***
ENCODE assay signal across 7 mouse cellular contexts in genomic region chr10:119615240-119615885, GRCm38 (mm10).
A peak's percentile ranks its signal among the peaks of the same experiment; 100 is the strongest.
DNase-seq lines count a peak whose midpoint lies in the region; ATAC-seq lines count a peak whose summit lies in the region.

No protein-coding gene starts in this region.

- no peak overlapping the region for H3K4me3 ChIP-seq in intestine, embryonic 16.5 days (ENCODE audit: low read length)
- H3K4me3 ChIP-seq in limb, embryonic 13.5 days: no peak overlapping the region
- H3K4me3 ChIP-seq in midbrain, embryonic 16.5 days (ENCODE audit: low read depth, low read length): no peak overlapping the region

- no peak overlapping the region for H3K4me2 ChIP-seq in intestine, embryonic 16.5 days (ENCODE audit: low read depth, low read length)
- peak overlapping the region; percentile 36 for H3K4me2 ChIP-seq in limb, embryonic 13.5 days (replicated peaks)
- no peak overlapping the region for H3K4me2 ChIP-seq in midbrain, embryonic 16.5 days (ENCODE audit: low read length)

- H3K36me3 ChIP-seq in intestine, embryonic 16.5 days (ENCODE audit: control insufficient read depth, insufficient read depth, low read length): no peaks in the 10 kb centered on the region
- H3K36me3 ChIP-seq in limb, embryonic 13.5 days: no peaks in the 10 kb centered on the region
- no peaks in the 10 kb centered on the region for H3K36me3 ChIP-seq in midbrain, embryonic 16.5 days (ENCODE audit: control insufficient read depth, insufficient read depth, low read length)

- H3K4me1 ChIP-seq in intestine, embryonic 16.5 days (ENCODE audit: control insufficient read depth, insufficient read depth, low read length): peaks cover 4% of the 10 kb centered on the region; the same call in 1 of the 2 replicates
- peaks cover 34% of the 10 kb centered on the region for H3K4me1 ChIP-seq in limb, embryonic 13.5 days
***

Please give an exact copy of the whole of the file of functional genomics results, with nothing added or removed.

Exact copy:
ENCODE assay signal across 7 mouse cellular contexts in genomic region chr10:119615240-119615885, GRCm38 (mm10).
A peak's percentile ranks its signal among the peaks of the same experiment; 100 is the strongest.
DNase-seq lines count a peak whose midpoint lies in the region; ATAC-seq lines count a peak whose summit lies in the region.

No protein-coding gene starts in this region.

- no peak overlapping the region for H3K4me3 ChIP-seq in intestine, embryonic 16.5 days (ENCODE audit: low read length)
- H3K4me3 ChIP-seq in limb, embryonic 13.5 days: no peak overlapping the region
- H3K4me3 ChIP-seq in midbrain, embryonic 16.5 days (ENCODE audit: low read depth, low read length): no peak overlapping the region

- no peak overlapping the region for H3K4me2 ChIP-seq in intestine, embryonic 16.5 days (ENCODE audit: low read depth, low read length)
- peak overlapping the region; percentile 36 for H3K4me2 ChIP-seq in limb, embryonic 13.5 days (replicated peaks)
- no peak overlapping the region for H3K4me2 ChIP-seq in midbrain, embryonic 16.5 days (ENCODE audit: low read length)

- H3K36me3 ChIP-seq in intestine, embryonic 16.5 days (ENCODE audit: control insufficient read depth, insufficient read depth, low read length): no peaks in the 10 kb centered on the region
- H3K36me3 ChIP-seq in limb, embryonic 13.5 days: no peaks in the 10 kb centered on the region
- no peaks in the 10 kb centered on the region for H3K36me3 ChIP-seq in midbrain, embryonic 16.5 days (ENCODE audit: control insufficient read depth, insufficient read depth, low read length)

- H3K4me1 ChIP-seq in intestine, embryonic 16.5 days (ENCODE audit: control insufficient read depth, insufficient read depth, low read length): peaks cover 4% of the 10 kb centered on the region; the same call in 1 of the 2 replicates
- peaks cover 34% of the 10 kb centered on the region for H3K4me1 ChIP-seq in limb, embryonic 13.5 days